By morning, if I could have pried open one of those tiny windows and thrown myself out, freefalling to my blessed death below, I would have. I was that miserable. I had nothing–nothing!–left in my stomach, yet I was still very nauseated, and my head was still splitting. On the shuttle from the airplane to the terminal, I felt nauseated again, and started to grasp around for something to throw up in. The kind men and women in the front of the bus pushed me gently to the front of the bus, so I could
not throw up on them be the first one to exit the bus.
In their beautiful New Zealand accents, they tried to help me:
“All you noid is a bit of ayr, dear–“
“You’ll be foine as soon as we stop, love–“
When we finally scudded to a stop, I let Bryan and the kids get the luggage, and I stumbled out of the bus and stood there gulping giant draughts of warm, humid New Zealand air, willing myself–against all hope!–to feel better. The driver and the stewards stood smiling kindly at me, this pale wretched sick American woman, who smelled faintly of vomit, and (to their credit) they didn’t shoot me when I stumbled into the area where I was not supposed to be, because of security issues, but gently and with pity in their faces, guided me back to the no-shoot area.
“Does shay noid a wheelchaih? Or paramedics?” asked a man of my husband. “How about a coffin?” I thought, darkly, hating fiercely at that moment airplanes and Orville and Wilbur Wright and airplane food and tiny flickering screens and turbulence and all the people around me who weren’t affected by it a wit. Bryan grinned cheerfully and assured him of my fine-ness, that I was “just” motion sick and always and anon had been, and would always be so. I held back the nausea. But only just.
The only thing I didn’t hate at that moment was New Zealand. Through my bloodshot eyes, I looked out at the landscape and saw green. Palm trees. Lush grass. Everywhere. It was lovely.
We had another wait, of about 4 hours, before we could get a bus ride from Auckland to Tauranga. Malachi and I sank down in a couple of those airport massage chairs and promptly (and mercifully) fell asleep. I’m not sure how long we were out, but I felt a little better when I woke up. The thing about severe motion sickness is this: it doesn’t just go away when you remove the motion. It can mess you up pretty good for a long time.
Bryan and Amalia fetched coffee and something to eat when we woke up, and then it was time to board the bus to Tauranga. Again, I was dreading this trip because I remembered it from the last time we were here. Imagine it, gentle readers: you are riding past all these lovely little farms and beautiful countryside–there are pockets of gentle rolling green grass-covered pastures, with small herds of sheep or cattle or llamas. It’s all so pretty you just want to take a picture. And then another one. You want to stop and smell the . . the exotic tropical flowers. But no.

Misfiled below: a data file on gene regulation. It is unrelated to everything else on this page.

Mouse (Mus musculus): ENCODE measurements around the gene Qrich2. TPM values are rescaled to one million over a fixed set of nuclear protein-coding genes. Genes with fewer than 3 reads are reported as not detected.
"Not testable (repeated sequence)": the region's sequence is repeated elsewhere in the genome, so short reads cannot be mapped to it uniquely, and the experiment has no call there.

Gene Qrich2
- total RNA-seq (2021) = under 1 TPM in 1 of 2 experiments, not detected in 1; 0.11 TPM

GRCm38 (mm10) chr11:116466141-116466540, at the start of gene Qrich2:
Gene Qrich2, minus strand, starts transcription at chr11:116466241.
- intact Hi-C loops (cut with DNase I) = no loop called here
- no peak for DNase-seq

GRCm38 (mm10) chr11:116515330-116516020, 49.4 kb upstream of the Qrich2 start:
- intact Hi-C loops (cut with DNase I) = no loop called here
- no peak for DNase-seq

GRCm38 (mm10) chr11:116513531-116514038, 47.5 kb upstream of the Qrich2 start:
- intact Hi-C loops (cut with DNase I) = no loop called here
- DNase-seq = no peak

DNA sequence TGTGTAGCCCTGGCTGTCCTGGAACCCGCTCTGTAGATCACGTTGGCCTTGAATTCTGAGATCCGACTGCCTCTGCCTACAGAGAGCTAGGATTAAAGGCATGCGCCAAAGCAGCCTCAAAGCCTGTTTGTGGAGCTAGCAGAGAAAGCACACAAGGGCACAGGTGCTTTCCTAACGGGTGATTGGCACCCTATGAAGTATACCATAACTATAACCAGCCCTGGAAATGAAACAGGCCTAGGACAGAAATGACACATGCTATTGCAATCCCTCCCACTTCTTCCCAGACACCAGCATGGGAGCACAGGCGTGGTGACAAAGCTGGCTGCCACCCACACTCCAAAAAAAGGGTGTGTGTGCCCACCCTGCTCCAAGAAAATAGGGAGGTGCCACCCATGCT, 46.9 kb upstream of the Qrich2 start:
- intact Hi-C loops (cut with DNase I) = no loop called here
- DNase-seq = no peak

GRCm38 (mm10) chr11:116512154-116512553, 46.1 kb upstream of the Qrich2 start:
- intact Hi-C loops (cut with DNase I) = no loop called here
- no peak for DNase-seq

The bus driver is attempting to beat all speed records, apparently, and careens wildly around curves, down hills, up mountains, and taking pictures is very difficult, indeed. Not only because of the speed and wildness of the ride, but because once again you are just trying not to throw up.
We did make one 10-minute stop–at which I bought a few apples and carrots which certainly saved me from humiliation and despair.
This was my way of dealing with the motion sickness on the bus ride: I’d take a bite of an apple (or carrot) and then put my head back on the seat, and chew, and pray. It worked. I think I dozed off for a little while, even, though how that was possible with all the turning and careening and jolting and stopping (there were stops along the way, for folks to get on and off) I don’t know. God just answered my prayers, I guess. I was plenty green when we arrived, but I survived the trip.
After a car ride, 2 flights, 2 bus rides, 2 layovers, approximately 33 hours of travel, we were at our destination: Tauranga, New Zealand.
I just know it’s going to be worth it.
- And we’re here, Part I. The poetry.
- Paradisiacal grocery shopping, done barefoot